In just a few years, drones have gone from a futuristic, Jetsons-like idea to something that’s routinely delivering your Hamburger Helper.
Part of that success is thanks to drone operator DroneUp, which has been working with Walmart to get consumers in a handful of states their lightweight goods in as little as half an hour.
The partnership marks a new era of success for the company. Founded in 2016 by CEO Tom Walker, DroneUp uses a range of drones produced by third parties, and the model varies based on the client’s needs. Other clients and partners reportedly include Brookfield Properties, Quest Diagnostics, and NATO Allied Command.
Government agencies and companies are still figuring out where drones fit into daily life. Consumers, meanwhile, are starting to get used to seeing drones operate. As use cases emerge, one of the industry’s bright spots so far has come within the retail sector, which has long struggled with last-mile delivery logistics and supply chain efficiency options.
The new kind of delivery fulfills orders quickly and at a low cost, also allowing for fewer emissions when people need things like COVID-19 tests, diapers, or hot dog buns.
“When we started exploring drone delivery at DroneUp, we saw a tremendous opportunity to revolutionize a key component of the retail and logistics industry by offering a unique alternative to last-mile delivery,” Walker says.
“There was a clear need for a forward-thinking sustainable solution that complemented what was currently in place,” he adds. “Drones checked the box for everything needed to make last-mile delivery better for everyone—they are fast, efficient, safe, reduce greenhouse emissions, and rapidly becoming cost-effective for businesses to implement.”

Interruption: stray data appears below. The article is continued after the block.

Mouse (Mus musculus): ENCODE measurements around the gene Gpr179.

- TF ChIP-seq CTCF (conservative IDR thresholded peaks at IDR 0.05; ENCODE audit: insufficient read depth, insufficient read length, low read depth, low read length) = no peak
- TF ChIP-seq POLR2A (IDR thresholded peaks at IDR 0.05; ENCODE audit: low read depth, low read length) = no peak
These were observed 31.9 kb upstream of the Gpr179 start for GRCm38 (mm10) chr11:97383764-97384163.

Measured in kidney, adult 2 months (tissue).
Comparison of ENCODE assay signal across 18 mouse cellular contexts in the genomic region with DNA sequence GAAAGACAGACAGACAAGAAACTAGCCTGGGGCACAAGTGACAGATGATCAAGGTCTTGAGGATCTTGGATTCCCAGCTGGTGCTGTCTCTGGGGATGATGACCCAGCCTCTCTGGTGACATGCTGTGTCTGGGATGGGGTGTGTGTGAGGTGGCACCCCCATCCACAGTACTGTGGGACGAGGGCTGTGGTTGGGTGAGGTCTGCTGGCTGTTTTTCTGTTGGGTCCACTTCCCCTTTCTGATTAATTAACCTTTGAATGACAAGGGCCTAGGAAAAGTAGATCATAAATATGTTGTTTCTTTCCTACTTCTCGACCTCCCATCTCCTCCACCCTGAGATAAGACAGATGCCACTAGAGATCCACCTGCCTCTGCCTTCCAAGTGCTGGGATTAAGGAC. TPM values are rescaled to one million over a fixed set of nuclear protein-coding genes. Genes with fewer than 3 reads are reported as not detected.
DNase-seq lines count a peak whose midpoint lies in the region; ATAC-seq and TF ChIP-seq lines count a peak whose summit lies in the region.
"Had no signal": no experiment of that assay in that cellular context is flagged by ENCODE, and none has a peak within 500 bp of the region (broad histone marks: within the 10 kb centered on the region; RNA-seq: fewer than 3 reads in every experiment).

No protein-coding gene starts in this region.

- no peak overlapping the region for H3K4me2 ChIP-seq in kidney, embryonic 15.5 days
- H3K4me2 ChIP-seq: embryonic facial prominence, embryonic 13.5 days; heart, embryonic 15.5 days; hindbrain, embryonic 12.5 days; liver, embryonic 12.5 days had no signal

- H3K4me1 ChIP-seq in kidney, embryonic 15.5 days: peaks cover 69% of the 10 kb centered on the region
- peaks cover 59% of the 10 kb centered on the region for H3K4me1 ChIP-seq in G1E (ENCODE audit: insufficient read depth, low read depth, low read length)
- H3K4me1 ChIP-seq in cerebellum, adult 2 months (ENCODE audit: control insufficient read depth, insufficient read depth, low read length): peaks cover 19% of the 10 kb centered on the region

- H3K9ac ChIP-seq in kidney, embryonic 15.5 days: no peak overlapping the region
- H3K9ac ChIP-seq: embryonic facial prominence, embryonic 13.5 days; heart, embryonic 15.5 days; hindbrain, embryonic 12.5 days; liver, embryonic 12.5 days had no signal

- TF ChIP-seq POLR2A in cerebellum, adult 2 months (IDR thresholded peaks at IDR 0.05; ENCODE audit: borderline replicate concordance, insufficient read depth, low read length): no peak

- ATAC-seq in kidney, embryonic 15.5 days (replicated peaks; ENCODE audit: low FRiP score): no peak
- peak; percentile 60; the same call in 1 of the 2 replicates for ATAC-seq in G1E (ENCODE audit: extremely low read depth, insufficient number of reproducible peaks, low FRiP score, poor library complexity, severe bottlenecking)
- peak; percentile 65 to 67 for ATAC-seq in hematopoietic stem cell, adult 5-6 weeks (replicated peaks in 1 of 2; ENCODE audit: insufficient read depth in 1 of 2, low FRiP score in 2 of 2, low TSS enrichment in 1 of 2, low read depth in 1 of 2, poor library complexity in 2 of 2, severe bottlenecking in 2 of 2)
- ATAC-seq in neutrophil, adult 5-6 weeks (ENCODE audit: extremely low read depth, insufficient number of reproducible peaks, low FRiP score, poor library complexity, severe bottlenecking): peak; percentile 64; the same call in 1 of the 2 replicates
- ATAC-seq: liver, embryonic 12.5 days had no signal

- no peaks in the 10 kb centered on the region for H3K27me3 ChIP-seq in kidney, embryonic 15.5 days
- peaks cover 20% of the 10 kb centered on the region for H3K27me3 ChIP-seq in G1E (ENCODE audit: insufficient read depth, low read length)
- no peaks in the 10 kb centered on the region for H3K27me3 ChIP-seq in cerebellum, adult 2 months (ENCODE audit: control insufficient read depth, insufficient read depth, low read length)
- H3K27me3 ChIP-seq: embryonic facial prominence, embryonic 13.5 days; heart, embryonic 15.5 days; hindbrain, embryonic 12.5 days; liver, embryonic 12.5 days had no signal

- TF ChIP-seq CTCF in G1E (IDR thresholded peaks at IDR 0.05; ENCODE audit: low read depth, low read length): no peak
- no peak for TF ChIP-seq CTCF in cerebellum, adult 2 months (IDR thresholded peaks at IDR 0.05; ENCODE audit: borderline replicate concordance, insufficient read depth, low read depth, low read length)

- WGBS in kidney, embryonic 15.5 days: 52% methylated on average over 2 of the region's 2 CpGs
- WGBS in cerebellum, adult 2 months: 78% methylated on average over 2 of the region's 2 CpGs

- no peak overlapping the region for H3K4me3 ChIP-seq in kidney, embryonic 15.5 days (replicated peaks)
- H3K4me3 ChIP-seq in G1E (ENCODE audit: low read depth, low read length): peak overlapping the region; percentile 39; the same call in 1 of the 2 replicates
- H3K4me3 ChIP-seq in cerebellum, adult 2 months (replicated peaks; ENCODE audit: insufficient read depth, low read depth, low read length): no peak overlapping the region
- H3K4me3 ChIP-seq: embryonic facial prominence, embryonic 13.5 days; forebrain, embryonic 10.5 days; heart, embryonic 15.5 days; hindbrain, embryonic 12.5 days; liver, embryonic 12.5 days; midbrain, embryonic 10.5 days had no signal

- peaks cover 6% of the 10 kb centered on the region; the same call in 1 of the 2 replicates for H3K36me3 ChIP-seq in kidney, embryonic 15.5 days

DroneUp first partnered with Walmart late last year to offer on-demand delivery at three locations in Arkansas. Since then, Walmart and DroneUp have expanded their partnership to six states (Arizona, Arkansas, Florida, Texas, Utah, and Virginia) to reach 4 million households. DroneUp declined to comment on the number of deliveries it’s done so far with Walmart.
DroneUp has set up a delivery hub at the participating stores, which includes a team of certified pilots that operate within FAA guidelines. The hubs operate seven days a week from 8 a.m. to 8 p.m. to send eligible customers items. Consumers pay a $3.99 delivery fee and can order items totaling up to 10 pounds. “Simply put, if it fits safely it flies,” Walmart executive David Guggina said earlier this year when announcing the expanded partnership.
DroneUp is also working with customers in a number of other fields, including construction and insurance. In total, the company has more than 22,000 network pilots and has flown more than 101,000 hours.
“In 2023, we’re on track to continue expanding drone delivery to more states and communities while building out expanded drone service solutions for other industries like commercial real estate, construction, insurance, maritime, utilities, and more,” Walker says.
That means we could expect to see faster deliveries—and more crowded skies—in the not-too-distant future.